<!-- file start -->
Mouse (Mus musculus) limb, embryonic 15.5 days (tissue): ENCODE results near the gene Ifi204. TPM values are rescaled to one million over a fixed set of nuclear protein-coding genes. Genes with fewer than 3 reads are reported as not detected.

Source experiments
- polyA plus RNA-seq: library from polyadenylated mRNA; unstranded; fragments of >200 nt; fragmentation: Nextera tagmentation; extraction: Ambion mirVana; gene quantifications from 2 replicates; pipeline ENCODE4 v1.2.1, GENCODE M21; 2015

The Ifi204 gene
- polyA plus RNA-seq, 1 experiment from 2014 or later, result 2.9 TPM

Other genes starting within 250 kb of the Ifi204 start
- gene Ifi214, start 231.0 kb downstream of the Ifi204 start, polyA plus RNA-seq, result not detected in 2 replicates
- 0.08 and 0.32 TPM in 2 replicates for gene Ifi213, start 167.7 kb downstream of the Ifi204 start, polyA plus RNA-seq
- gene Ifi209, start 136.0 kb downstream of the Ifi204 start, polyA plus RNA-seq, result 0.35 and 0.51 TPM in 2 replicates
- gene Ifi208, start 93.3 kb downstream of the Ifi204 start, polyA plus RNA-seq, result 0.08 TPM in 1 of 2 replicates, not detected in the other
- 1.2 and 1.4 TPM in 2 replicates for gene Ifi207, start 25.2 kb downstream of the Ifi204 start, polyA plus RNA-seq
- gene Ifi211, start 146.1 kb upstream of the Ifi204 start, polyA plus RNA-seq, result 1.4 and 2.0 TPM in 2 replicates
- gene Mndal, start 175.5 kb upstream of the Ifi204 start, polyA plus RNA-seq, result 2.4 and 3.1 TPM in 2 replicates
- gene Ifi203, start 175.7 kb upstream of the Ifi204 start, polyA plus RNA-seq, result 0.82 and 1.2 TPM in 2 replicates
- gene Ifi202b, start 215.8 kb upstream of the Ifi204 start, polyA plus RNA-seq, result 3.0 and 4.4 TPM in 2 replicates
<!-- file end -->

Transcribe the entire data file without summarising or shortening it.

Mouse (Mus musculus) limb, embryonic 15.5 days (tissue): ENCODE results near the gene Ifi204. TPM values are rescaled to one million over a fixed set of nuclear protein-coding genes. Genes with fewer than 3 reads are reported as not detected.

Source experiments
- polyA plus RNA-seq: library from polyadenylated mRNA; unstranded; fragments of >200 nt; fragmentation: Nextera tagmentation; extraction: Ambion mirVana; gene quantifications from 2 replicates; pipeline ENCODE4 v1.2.1, GENCODE M21; 2015

The Ifi204 gene
- polyA plus RNA-seq, 1 experiment from 2014 or later, result 2.9 TPM

Other genes starting within 250 kb of the Ifi204 start
- gene Ifi214, start 231.0 kb downstream of the Ifi204 start, polyA plus RNA-seq, result not detected in 2 replicates
- 0.08 and 0.32 TPM in 2 replicates for gene Ifi213, start 167.7 kb downstream of the Ifi204 start, polyA plus RNA-seq
- gene Ifi209, start 136.0 kb downstream of the Ifi204 start, polyA plus RNA-seq, result 0.35 and 0.51 TPM in 2 replicates
- gene Ifi208, start 93.3 kb downstream of the Ifi204 start, polyA plus RNA-seq, result 0.08 TPM in 1 of 2 replicates, not detected in the other
- 1.2 and 1.4 TPM in 2 replicates for gene Ifi207, start 25.2 kb downstream of the Ifi204 start, polyA plus RNA-seq
- gene Ifi211, start 146.1 kb upstream of the Ifi204 start, polyA plus RNA-seq, result 1.4 and 2.0 TPM in 2 replicates
- gene Mndal, start 175.5 kb upstream of the Ifi204 start, polyA plus RNA-seq, result 2.4 and 3.1 TPM in 2 replicates
- gene Ifi203, start 175.7 kb upstream of the Ifi204 start, polyA plus RNA-seq, result 0.82 and 1.2 TPM in 2 replicates
- gene Ifi202b, start 215.8 kb upstream of the Ifi204 start, polyA plus RNA-seq, result 3.0 and 4.4 TPM in 2 replicates